Jared: I moved to LA about three years ago now, so very early 2016. Then, Tommy [Brenneck], our guitar player who is also one of the owners of Diamond Mine, he moved out here and has been here for like a year and a half or two years. So the two of us are out here in LA, and in terms of the core band, everybody else is either in Staten Island or Brooklyn.

When you moved out there, was there some fear about what the future was for the band?

Jared: Personally, I was worried. Leaving the centrality of the Budos was one of the biggest and hardest [decisions] for me. I’m from the East Coast. I grew up there and I have family there, but all of that was a little bit secondary to physically and geographically moving away from the band, because at that point we had been together for almost 15 years. For me it was hard to move away from weekly or biweekly rehearsals and hangs that we were having and the whole concept of making records together and touring. I was worried about how exactly it was gonna look and work out. And, obviously I don’t see the guys as regularly as I used to and as regularly as I’d like to, but it actually turned out to be more or less fine. I feel like we really haven’t missed a beat. We made this record and we’re already working on the next one. We’ve got some shows lined up and at this point, whether our shows are in New York or elsewhere, we’re all gonna have to travel on some level to get there, so we all meet up and pick up where we left off.

Andrew: I think we had a lot of momentum, too, going on around the time these things started happening. With Burnt Offering, we were playing bigger shows to more and more people and then to have some of the band to move across the country was kind of a bad turn at that point. Besides the fact that we’re all friends and we don’t want to see our friends move far away—everybody’s a big part of everybody else’s life—we had this momentum going and then it kind of gets put on hold. One of the positive things that has happened, I think, is that when we do get together, if Tommy or Jared comes over to New York or [we go out there], there’s this pent-up creativity with the group, and we can be pretty prolific in 24 or 48 hours. These pent-up ideas come exploding out when we’re finally together again, which is kind of nice.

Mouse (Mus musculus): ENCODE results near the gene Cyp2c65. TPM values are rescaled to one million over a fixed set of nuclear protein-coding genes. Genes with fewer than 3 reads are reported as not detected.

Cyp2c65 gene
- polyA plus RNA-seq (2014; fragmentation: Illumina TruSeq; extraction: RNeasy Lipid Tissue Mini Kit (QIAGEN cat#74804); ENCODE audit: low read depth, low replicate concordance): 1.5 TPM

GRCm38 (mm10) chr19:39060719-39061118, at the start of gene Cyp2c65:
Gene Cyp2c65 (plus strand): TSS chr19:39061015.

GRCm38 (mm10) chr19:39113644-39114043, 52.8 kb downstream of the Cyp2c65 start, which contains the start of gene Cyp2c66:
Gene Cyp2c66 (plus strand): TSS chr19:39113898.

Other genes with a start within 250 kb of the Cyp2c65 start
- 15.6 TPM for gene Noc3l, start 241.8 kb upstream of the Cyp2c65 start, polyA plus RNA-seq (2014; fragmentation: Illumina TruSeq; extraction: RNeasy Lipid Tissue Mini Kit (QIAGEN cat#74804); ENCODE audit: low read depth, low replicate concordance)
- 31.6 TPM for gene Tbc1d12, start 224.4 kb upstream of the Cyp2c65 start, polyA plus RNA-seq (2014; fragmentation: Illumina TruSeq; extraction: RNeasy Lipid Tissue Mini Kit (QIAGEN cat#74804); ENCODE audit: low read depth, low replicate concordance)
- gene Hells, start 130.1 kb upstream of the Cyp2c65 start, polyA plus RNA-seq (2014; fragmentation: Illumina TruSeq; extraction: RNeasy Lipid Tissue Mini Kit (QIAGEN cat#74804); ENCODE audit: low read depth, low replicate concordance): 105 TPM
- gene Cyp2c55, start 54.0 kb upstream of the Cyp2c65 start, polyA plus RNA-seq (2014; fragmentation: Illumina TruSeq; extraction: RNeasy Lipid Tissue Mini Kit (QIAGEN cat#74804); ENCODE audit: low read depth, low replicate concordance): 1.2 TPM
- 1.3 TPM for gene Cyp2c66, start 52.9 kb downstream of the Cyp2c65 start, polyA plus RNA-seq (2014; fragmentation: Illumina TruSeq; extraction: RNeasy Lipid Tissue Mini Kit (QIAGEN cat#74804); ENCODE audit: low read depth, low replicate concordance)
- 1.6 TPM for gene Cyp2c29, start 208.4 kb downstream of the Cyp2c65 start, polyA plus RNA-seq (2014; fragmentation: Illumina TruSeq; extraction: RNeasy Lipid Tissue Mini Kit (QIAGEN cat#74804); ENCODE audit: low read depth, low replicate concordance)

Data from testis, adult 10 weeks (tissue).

How often would you guys get together—how often would the people in LA fly to NYC—while you were working on V?

Jared: I would come east every few months for some reason or another, and then we’d end up doing a session at some point. So it was a somewhat regular schedule. And to add on to what Andrew was saying about that pent-up creativity, I think there was also a renewed sense of focus, you know? We knew that when we did get together, we needed to be productive. We’d have our time to hang out and go drink beers together and fuck off or whatever, but when we were in the studio and we pressed record, we needed to make it count. So I think we all kind of rose to that challenge together.

Andrew: There’s an urgency with each of the recordings where it’s like, “You gotta get this down in the first or second take. That’s what’s on the record and that’s how you’re coming across.”

With past records, did you take more time in the studio?

Jared: All of our records have been recorded pretty quickly. With the first three, for sure, the tracking sessions all happened within a matter of days. We’d have the material and we’d get it done.

Andrew: Yeah, it was pretty much from 48 to 72 hours for the entire album to be recorded.

Jared: That changed on this one, because we broke it up into different sessions, but I guess it was like a different sense of live recording. With the other ones, we’d go into the studio with songs written for the most part, and we’d record them all hot and live and relatively quickly. With these, we’d come in, we’d write and brainstorm and get the song together, and then we’d press record. So just a different sense of urgency.